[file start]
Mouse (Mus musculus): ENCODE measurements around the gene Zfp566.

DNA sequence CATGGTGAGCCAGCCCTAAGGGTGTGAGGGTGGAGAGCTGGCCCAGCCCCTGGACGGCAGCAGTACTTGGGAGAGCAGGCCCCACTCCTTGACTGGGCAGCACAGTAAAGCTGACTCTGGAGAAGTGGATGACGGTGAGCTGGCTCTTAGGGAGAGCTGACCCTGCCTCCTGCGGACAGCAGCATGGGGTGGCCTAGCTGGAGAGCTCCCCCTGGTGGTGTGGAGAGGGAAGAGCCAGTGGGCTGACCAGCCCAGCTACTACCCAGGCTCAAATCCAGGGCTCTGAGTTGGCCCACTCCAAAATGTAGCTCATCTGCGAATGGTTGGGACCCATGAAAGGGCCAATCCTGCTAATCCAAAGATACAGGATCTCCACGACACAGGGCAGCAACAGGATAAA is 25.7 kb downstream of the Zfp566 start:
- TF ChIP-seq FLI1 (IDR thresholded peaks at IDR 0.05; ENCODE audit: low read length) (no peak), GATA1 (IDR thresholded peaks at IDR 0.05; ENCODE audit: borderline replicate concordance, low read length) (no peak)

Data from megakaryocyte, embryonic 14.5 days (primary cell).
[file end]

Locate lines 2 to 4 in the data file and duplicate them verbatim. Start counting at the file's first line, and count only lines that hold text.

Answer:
DNA sequence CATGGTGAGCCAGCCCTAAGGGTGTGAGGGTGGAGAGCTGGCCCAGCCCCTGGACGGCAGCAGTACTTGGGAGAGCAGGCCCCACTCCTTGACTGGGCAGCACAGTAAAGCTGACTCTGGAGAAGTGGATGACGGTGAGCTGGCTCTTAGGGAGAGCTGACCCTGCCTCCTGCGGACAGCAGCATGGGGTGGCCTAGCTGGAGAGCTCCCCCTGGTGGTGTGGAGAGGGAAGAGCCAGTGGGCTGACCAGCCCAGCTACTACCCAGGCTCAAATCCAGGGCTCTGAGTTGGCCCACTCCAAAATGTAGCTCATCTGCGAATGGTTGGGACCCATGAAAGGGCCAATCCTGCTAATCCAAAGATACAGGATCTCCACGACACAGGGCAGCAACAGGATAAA is 25.7 kb downstream of the Zfp566 start:
- TF ChIP-seq FLI1 (IDR thresholded peaks at IDR 0.05; ENCODE audit: low read length) (no peak), GATA1 (IDR thresholded peaks at IDR 0.05; ENCODE audit: borderline replicate concordance, low read length) (no peak)

Data from megakaryocyte, embryonic 14.5 days (primary cell).